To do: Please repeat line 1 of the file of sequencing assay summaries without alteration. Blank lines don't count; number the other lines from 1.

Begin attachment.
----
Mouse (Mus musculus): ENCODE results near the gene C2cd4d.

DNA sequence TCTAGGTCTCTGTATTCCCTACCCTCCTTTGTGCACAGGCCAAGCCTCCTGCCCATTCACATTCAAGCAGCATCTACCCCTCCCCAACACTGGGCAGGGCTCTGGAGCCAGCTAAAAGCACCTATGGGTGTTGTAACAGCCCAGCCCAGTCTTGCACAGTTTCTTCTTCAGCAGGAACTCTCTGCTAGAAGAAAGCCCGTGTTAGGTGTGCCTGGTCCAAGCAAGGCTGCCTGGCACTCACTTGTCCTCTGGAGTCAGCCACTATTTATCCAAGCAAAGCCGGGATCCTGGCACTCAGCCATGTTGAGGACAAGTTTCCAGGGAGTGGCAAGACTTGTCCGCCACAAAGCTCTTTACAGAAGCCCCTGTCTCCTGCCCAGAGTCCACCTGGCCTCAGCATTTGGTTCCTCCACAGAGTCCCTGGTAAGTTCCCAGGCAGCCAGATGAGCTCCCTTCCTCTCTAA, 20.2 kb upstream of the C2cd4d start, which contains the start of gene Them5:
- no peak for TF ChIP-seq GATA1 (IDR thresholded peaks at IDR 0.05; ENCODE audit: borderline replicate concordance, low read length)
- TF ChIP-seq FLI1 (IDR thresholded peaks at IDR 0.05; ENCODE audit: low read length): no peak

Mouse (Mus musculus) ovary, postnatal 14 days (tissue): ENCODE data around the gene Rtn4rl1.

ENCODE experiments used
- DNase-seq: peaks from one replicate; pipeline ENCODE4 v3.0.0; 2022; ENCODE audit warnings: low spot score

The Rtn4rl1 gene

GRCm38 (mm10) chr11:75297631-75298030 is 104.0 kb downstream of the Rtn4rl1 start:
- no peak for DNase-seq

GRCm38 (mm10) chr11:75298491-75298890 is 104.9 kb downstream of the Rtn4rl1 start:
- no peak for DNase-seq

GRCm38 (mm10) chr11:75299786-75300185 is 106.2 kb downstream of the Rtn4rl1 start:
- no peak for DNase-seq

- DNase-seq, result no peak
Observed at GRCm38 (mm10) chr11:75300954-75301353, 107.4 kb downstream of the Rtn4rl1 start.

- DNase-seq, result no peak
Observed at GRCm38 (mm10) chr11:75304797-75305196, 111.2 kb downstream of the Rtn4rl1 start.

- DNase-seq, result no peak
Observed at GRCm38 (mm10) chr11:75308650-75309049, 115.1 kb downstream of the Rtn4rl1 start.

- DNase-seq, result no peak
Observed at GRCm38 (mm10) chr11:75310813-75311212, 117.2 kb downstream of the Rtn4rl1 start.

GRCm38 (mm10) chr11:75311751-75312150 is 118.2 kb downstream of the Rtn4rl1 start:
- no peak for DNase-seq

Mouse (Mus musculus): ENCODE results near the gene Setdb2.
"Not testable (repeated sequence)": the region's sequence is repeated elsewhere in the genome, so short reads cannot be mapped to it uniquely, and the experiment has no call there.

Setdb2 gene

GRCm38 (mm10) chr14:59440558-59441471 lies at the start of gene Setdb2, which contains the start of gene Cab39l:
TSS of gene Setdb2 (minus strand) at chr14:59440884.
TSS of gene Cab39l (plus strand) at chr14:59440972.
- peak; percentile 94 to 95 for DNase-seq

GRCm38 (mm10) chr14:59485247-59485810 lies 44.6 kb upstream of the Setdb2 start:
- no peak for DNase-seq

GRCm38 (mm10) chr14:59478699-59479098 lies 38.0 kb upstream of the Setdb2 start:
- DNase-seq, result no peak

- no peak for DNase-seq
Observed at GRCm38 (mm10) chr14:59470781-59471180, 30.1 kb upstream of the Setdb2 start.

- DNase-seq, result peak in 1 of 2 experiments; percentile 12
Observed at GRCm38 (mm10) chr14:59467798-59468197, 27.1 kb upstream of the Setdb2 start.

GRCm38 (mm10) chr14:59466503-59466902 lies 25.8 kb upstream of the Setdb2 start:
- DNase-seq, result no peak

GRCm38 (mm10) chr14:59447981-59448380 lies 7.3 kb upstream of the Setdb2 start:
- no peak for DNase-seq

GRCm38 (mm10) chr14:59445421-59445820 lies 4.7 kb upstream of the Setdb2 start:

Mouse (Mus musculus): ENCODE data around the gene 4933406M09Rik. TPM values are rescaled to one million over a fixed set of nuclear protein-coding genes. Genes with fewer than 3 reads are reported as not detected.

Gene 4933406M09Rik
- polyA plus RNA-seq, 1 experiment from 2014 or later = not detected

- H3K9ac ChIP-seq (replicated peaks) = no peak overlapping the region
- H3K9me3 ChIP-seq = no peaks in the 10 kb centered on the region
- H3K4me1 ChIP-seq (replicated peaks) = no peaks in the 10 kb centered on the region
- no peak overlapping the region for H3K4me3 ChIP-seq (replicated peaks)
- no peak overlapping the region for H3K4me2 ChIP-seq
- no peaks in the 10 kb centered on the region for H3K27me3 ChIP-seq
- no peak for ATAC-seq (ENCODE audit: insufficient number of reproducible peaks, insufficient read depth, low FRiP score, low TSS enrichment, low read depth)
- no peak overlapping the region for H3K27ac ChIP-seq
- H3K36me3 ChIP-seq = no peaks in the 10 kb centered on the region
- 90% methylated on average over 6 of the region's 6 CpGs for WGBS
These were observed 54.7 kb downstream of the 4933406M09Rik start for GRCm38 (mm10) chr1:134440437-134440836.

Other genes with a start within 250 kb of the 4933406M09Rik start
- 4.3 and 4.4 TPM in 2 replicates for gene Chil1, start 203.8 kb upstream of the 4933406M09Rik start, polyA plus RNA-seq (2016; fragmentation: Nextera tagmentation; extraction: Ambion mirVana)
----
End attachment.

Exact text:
Mouse (Mus musculus): ENCODE results near the gene C2cd4d.